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Belzona Barge, Miami-Dade

a trumpet fish camouflage itself next to a railing on the Belzona Barge
a trumpet fish camouflage itself next to a railing on the Belzona Barge
© 2010 Robin V. Burr

Chances are if you received your certification in Miami, you dived The Belzona Barge on your third dive. This 115 foot steel barge was originally sunk in 72FT of water, just north of the South Seas, in August of 1991. However, in August of 1992, Hurricane Andrew moved her to only about 40 feet of water.

Like most of the barges, it inverted when it was blown up by the Miami Bomb Squad, and rests upside down on the bottom. The wreck is extremely dark inside and it is not a good idea to try to penetrate it, but there is a great deal of surface area to explore. The top of the wreck, which is really the bottom of the hull, is fully covered with soft corals and the flowing gorgonians constantly waving in the current, make the wreck look more like a coral reef than a rusty old vessel.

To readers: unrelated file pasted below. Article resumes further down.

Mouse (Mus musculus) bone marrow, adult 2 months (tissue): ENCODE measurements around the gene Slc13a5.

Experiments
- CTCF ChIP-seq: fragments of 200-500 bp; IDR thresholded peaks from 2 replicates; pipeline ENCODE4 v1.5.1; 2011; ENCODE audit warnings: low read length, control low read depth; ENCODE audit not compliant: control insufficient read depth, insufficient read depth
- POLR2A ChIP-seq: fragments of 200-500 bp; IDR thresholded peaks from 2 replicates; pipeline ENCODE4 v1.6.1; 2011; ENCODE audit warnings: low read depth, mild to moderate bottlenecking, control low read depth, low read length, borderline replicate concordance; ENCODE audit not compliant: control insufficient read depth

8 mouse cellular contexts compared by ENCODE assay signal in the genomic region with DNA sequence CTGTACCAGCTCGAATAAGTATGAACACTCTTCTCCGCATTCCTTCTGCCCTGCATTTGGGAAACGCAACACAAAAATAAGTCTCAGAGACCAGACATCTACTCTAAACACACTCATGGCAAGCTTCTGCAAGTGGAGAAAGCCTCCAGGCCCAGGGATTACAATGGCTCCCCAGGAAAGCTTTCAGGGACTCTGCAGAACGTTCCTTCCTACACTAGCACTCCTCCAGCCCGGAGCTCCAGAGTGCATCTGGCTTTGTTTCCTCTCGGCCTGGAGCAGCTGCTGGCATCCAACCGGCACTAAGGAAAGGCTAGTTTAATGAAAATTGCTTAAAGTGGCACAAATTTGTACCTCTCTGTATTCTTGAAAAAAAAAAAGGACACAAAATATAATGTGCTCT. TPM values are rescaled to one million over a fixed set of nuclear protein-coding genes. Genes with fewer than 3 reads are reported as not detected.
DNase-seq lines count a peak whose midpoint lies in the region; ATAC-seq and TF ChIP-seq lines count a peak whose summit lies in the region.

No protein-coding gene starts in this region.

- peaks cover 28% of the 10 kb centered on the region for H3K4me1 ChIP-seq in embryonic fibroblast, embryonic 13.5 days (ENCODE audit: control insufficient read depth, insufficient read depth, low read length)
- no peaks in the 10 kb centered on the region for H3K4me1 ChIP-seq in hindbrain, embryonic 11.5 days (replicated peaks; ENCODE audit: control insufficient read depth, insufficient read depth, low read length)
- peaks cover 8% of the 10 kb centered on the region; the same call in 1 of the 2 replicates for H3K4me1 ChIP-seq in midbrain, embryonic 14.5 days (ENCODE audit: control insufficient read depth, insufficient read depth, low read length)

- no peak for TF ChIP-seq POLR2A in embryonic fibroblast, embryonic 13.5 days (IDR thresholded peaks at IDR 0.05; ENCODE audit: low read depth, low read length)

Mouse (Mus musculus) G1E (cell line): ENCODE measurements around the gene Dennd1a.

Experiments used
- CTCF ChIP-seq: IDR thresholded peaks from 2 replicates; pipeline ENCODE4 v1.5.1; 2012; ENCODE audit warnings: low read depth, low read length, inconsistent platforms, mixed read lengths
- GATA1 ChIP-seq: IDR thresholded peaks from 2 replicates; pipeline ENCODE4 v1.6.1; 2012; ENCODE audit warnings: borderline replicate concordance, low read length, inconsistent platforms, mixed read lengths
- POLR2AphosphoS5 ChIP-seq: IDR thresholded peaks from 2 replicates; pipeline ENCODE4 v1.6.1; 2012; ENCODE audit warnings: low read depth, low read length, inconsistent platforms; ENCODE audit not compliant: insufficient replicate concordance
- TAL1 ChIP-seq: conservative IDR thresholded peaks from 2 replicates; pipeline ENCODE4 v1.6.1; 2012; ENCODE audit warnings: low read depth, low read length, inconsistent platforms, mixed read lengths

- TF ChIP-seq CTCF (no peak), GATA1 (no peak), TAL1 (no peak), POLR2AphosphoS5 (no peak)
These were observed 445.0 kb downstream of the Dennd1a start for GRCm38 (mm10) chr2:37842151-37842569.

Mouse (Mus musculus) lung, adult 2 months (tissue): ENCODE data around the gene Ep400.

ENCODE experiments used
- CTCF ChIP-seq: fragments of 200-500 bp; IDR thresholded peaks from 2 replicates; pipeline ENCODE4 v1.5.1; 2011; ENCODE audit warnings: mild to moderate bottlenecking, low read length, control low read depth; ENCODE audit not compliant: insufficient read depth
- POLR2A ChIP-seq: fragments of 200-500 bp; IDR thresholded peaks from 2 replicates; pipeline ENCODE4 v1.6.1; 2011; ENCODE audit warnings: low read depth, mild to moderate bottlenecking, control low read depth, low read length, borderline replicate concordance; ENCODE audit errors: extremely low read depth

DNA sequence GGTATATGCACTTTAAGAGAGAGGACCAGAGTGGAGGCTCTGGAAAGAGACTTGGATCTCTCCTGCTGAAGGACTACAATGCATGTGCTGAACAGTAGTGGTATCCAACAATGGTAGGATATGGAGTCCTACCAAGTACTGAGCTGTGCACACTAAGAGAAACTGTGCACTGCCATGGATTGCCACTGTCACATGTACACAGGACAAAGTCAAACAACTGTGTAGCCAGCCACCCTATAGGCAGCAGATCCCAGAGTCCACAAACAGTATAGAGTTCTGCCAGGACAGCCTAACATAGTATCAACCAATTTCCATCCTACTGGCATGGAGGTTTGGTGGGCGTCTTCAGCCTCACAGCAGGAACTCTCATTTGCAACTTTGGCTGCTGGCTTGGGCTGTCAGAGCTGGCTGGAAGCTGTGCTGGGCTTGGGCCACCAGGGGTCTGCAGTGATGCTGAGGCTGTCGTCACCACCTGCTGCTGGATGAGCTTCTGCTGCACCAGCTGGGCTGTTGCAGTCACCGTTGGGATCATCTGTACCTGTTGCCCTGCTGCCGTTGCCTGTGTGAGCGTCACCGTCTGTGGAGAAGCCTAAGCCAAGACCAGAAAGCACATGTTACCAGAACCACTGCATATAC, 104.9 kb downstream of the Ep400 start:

Located within fairly easy swimming distance of the Belzona Barge (80 feet to the south) is the Belzona Two, a 90 foot steel tug boat sunk in February of 1991 which sits in about 60 feet of water. Both these wrecks are surrounded by sand and a set of rebar leads you from one to the next.

In the winter, you will frequently see a school of tarpon swimming around these wrecks. They are large, shiny and quite curious, often just noticable on the verge of your visibility.

Robin V. Burr, Scuba Examiner
Personal Scuba Instruction
Miami, Florida USA

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